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Pediatr Infect Dis J. 2018 Nov;37(11):1082-1086. doi: 10.1097/INF.0000000000001992.

Childhood Mortality After Mass Distribution of Azithromycin: A Secondary Analysis of the PRET Cluster-randomized Trial in Niger.

Author information

1
From the Francis I. Proctor Foundation, University of California San Francisco, San Francisco, California.
2
Programme FSS/Université Abdou Moumouni de Niamey, Programme National de Santé Oculaire, Niamey, Niger.
3
Dana Center for Preventive Ophthalmology, Wilmer Eye Institute, Johns Hopkins University, Baltimore, Marlyland.
4
Clinical Research Unit, Department of Infectious and Tropical Diseases, London School of Hygiene & Tropical Medicine, London, United Kingdom.
5
Departments of Ophthalmology.
6
Epidemiology & Biostatistics, University of California San Francisco, San Francisco, California.

Abstract

BACKGROUND:

Mass distributions of azithromycin for trachoma have been associated with secondary benefits, including reductions in child mortality.

METHODS:

In the Partnership for the Rapid Elimination of Trachoma cluster-randomized trial in Niger, 24 communities were randomized to annual treatment of everyone and 24 communities were randomized to biannual treatment of children under 12 for 3 years (clinicaltrials.gov, NCT00792922). Treatment was a single dose of directly observed oral azithromycin (20 mg/kg up to 1 g in adults). Vital status was assessed during annual census and monitoring visits. In this prespecified secondary analysis, we compared the mortality rate among children 6 months to less than 5 years of age by treatment arm using negative binomial regression.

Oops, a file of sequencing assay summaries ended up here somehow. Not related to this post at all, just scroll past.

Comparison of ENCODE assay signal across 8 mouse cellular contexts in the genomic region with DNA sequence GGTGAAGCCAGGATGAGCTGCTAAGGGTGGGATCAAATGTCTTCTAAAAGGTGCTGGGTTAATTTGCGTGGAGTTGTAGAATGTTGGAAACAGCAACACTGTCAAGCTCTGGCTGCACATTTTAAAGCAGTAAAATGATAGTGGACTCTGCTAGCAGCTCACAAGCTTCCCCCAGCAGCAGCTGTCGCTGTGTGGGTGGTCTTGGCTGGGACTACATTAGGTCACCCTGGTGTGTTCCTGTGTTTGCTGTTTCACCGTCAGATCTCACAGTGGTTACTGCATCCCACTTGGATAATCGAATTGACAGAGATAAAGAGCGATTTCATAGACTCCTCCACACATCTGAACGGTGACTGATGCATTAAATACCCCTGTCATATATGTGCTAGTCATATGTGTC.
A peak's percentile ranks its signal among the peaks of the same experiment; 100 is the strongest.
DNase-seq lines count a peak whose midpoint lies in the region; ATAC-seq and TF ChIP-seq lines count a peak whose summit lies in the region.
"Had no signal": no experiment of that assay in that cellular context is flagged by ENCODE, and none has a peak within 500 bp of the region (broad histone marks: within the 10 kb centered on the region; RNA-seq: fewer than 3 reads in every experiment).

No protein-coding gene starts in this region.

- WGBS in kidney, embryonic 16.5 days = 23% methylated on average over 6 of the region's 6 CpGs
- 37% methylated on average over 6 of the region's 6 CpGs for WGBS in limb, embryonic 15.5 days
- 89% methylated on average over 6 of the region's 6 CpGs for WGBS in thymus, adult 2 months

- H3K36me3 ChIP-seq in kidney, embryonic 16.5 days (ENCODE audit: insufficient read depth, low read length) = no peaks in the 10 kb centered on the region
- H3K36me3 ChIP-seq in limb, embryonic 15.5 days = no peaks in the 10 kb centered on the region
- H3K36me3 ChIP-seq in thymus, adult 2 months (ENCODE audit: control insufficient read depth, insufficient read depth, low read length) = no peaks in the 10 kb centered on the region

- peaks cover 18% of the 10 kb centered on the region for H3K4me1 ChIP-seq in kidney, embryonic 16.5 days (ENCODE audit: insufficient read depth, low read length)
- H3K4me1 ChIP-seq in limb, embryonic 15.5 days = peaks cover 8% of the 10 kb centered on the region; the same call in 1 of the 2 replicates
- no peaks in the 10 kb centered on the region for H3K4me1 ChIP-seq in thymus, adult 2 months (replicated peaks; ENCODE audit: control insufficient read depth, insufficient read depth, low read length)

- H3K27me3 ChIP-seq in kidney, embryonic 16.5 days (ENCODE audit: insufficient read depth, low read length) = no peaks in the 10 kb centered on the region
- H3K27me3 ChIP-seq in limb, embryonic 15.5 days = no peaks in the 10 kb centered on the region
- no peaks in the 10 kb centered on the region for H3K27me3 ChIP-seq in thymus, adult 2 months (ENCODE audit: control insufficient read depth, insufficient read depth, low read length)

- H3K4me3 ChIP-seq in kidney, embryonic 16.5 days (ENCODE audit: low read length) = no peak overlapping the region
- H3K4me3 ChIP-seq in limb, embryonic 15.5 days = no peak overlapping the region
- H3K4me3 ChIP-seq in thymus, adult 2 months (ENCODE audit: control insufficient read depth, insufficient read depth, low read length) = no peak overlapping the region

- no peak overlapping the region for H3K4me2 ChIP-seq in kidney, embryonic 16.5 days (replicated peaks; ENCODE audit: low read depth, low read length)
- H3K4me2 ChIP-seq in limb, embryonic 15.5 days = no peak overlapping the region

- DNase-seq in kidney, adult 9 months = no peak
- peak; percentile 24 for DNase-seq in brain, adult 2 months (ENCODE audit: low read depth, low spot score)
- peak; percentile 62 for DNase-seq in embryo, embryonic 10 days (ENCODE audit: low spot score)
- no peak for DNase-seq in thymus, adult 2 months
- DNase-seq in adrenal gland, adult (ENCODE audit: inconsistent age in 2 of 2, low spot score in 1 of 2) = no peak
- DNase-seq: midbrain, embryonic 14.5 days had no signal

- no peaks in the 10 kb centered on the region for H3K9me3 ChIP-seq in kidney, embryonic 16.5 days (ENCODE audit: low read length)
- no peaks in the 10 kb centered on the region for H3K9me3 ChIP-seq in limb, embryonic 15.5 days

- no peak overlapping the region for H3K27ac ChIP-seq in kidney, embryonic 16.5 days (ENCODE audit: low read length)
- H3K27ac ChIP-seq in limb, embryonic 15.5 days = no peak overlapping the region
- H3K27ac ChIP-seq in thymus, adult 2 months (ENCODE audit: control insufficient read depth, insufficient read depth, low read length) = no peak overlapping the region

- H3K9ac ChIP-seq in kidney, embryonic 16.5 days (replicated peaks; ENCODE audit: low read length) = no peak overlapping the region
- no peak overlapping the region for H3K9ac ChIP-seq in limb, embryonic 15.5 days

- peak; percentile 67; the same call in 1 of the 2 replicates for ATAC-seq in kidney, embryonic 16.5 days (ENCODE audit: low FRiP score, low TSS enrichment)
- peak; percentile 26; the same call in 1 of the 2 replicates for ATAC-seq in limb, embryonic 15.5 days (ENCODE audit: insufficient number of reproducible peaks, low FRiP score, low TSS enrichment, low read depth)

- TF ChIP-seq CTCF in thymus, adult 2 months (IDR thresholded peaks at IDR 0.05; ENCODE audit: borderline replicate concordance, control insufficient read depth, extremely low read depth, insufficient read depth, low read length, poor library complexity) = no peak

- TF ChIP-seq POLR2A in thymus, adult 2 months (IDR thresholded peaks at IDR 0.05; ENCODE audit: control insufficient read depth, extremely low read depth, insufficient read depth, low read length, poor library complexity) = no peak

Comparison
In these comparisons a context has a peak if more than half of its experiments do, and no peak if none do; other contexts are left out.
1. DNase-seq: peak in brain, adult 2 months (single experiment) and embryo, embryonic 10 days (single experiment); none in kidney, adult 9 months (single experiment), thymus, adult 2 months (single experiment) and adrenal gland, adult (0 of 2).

RESULTS:

Among children 6 months to less than 5 years of age, 404 deaths occurred during the study period. The mortality rate was 35.6 deaths per 1000 person-years (231 deaths, 95% CI: 30.9-40.9) in the annual arm and 29.0 deaths per 1000 person-years (173 deaths, 95% CI: 24.8-33.8) in the biannual arm. The mortality rate ratio comparing children in the biannual arm to the annual arm was 0.81 (95% CI: 0.66-1.00, P = 0.07; primary outcome). The mortality rate ratio comparing children who died from infectious causes in the biannual arm to the annual arm was 0.73 (95% CI: 0.57-0.94; P = 0.02). No adverse events were reported.

CONCLUSIONS:

This secondary analysis of a cluster-randomized trial found a nonsignificant 19% decrease in mortality among children 6 months to less than 5 years of age who received biannual azithromycin compared with children who received annual azithromycin. This study was conducted in a high mortality, trachoma-endemic area; thus, results may be specific to this environment only. In addition, the trial was neither designed nor powered to detect a mortality effect, and we cannot rule out the possibility that mortality differences resulted from bias.

PMID:
29561511
PMCID:
PMC6138579
[Available on 2019-11-01]
DOI:
10.1097/INF.0000000000001992
[Indexed for MEDLINE]

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